CHICAGO -- It appeared to be an epic battle, at least in the context of the 2009 Major League Baseball season, between two of the game's most talented starting pitchers.

Jake Peavy, arguably the most significant pickup by any team prior to the July 31 non-waiver Trade Deadline, was acquired by the White Sox from San Diego and looked primed to return to action on Aug. 28 at Yankee Stadium.

The right-hander would be coming back from a nearly three-month absence due to a strained tendon in his right ankle to work the series opener against the best team in baseball, with staff ace CC Sabathia on schedule to be on the mound for the Bronx Bombers.

Well, Sabathia still should be pitching in that first game of a three-game weekend set, but Peavy won't be there. In fact, Peavy wouldn't commit to any specific date for a big league return when talking to the media at U.S. Cellular Field following the White Sox 4-2 victory over the Royals on Wednesday.

"I don't think that's smart," Peavy said. "When I go out and I'm able to get six, seven innings under my belt, feeling good, knowing I'm able to execute a pitch in the seventh as well as I can do it in the first, and throw the ball where I want to at 100 percent, when I see that day, we're going to go from there.

"It's too early. I haven't talked to [White Sox athletic trainer] Herm [Schneider] or Coop [White Sox pitching coach Don Cooper]. I spoke to [general manager] Kenny [Williams] briefly and putting a specific date seems to put too much pressure."

Prior to Peavy's Minor League rehab start Tuesday at Durham, the Rays' Triple-A affiliate, the set timetable seemed to have Peavy making one more rehab start at Gwinnet on Sunday and then potentially being ready for a return on Aug. 28. Of course, that timetable was written in pencil and subject to change at any time.

Remember, Peavy has not pitched since June 8 for the Padres. But of greater importance, Peavy's injured right ankle was immobilized in a protective boot for seven weeks and he wasn't even able to do any of the basic workout maneuvers, such as running or lifting weights.

As Peavy pointed out on Wednesday, the only time that sort of situation plays out for a Major League player is at the start of the offseason. Peavy isn't really experiencing Spring Training right now, as much as he finds himself in a state before Spring Training.

"Obviously, this is unchartered territory for anybody," Peavy said. "Nobody just comes off from not doing anything and tries to jump on a mound and pitch. I got to be smart about it, but I certainly want to be out there as soon as I can.

"He's feeling good and trying to turn up the intensity," said Cooper of Peavy. "He doesn't feel the command and the intensity are meeting. That's kind of to be expected. That's what you are trying to get accomplished, to get the intensity and the stuff up."

Peavy worked four innings Tuesday night and wasn't as sharp, results-wise, as his first rehab appearance last Thursday against Pawtucket. Peavy yielded three earned runs on five hits over four innings, including Joe Dillon's home run. He struck out five.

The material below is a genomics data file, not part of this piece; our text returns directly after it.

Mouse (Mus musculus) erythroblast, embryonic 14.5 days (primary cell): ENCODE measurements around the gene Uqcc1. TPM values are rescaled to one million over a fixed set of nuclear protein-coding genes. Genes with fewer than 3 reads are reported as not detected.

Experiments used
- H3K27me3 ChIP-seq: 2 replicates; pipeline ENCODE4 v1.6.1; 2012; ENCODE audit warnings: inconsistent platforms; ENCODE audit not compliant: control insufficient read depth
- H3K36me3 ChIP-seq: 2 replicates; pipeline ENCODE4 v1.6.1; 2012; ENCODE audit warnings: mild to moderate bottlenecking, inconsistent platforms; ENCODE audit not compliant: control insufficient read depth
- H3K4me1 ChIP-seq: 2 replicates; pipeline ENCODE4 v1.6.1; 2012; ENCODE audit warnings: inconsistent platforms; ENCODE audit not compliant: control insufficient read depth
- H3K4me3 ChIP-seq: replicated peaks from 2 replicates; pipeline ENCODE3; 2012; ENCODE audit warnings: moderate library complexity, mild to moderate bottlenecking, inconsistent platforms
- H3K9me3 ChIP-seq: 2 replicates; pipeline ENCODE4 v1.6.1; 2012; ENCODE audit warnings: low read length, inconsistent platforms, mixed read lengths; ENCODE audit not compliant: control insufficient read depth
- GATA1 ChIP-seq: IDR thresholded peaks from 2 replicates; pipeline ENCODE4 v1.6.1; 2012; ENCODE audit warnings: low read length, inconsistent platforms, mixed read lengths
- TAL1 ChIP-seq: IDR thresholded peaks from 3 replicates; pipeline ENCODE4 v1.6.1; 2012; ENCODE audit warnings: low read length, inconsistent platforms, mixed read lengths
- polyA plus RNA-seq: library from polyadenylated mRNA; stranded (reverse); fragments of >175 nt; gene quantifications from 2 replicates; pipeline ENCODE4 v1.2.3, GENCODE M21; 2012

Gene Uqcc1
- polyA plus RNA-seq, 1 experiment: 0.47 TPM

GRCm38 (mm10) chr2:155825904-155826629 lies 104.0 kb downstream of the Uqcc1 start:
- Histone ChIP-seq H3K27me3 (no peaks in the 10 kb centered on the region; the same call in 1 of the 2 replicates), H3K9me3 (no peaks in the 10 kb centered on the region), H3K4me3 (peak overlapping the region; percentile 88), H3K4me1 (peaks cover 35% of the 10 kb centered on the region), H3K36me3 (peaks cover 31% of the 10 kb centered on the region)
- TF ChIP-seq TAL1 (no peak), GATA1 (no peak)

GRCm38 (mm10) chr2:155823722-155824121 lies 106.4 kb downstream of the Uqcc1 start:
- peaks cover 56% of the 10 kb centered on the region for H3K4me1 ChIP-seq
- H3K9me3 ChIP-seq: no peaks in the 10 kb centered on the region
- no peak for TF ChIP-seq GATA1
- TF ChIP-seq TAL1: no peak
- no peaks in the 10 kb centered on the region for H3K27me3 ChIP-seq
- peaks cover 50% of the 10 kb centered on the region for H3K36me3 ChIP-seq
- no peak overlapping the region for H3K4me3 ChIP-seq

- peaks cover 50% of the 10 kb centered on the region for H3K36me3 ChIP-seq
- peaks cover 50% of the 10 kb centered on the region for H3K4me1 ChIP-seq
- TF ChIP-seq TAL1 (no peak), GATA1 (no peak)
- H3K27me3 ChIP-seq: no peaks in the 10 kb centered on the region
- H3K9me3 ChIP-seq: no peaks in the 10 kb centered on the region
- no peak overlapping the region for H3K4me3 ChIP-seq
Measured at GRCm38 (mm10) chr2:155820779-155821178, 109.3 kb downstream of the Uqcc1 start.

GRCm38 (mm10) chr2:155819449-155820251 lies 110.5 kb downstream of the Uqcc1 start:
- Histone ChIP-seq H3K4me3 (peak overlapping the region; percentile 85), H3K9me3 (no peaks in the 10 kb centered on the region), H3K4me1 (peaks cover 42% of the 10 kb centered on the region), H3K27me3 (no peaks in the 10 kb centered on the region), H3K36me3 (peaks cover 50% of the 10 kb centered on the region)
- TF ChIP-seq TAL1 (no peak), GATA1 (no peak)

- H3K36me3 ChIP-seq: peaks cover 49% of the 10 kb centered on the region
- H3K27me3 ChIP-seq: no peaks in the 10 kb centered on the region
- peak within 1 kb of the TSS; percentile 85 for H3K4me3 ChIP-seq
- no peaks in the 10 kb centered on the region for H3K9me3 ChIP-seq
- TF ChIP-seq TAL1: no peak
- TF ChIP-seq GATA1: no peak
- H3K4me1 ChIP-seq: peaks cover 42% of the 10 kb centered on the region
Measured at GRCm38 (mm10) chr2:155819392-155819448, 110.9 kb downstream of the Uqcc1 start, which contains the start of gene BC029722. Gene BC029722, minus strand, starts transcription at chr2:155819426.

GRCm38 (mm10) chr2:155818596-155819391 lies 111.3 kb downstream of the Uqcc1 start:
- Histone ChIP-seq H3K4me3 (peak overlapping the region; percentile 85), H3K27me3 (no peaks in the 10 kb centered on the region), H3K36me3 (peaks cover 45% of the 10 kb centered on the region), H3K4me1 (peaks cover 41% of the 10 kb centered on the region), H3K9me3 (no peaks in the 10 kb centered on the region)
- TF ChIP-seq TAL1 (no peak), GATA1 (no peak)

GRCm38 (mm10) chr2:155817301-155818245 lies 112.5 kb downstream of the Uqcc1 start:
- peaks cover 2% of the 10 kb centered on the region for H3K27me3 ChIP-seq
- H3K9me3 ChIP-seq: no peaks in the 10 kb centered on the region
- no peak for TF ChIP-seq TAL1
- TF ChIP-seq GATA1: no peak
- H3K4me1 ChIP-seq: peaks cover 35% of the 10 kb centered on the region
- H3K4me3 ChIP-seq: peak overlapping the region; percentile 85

Next on the rehab agenda is at least two more starts for Peavy, most likely on Aug. 23 and 28. Cooper said those dates could be altered to give Peavy extra recovery time in between trips to the mound.

"We've had two trips at it," said Cooper of Peavy's rehab starts. "I don't care who you are or how good you are at anything you do. You take the amount of time he took off, it's going to take a little while to get it back.

"I'm not sitting here biting my nails and waiting for him because we are going to do this right. Whether he comes back on the 30th or the 3rd [of September] or the 8th, I sit here right now and I'm going to let that unfold. He's going to give us much of the answers."

Manager Ozzie Guillen also seems in full agreement with Peavy's pragmatic and somewhat cautious comeback approach.

"He knows what he's doing. He knows what he needs to do to get ready," Guillen said. "I just want him to know he has to be patient. I know he's desperate to pitch at the big league level once again. I don't want him to get here and have a setback, for any reason.

"As long as he's on the field healthy, that's good progress. I care less how many strikes, how his progress was, how many runs score, how his day was. As long as he's ready to go on his next start, I feel pretty good about it."

Basically, whenever Peavy is ready, short of a start at Wrigley Field on Sept. 3, he'll be put into action. And there's little doubt in Peavy's mind he will return before the end of the 2009 campaign.

"At the rate we're going, I can't see why I can't," Peavy said. "Everyone says it's Spring Training for me. It's not Spring Training. I haven't lifted weights and I haven't long tossed and got ready like you get ready for Spring Training. I've just jumped in the middle of the fire and trying to help the club win.

"We'll see how it works out. I want to be ready tomorrow, but the truth is I'm not going to be. Am I going to be ready five or 10 days from now? Who knows?"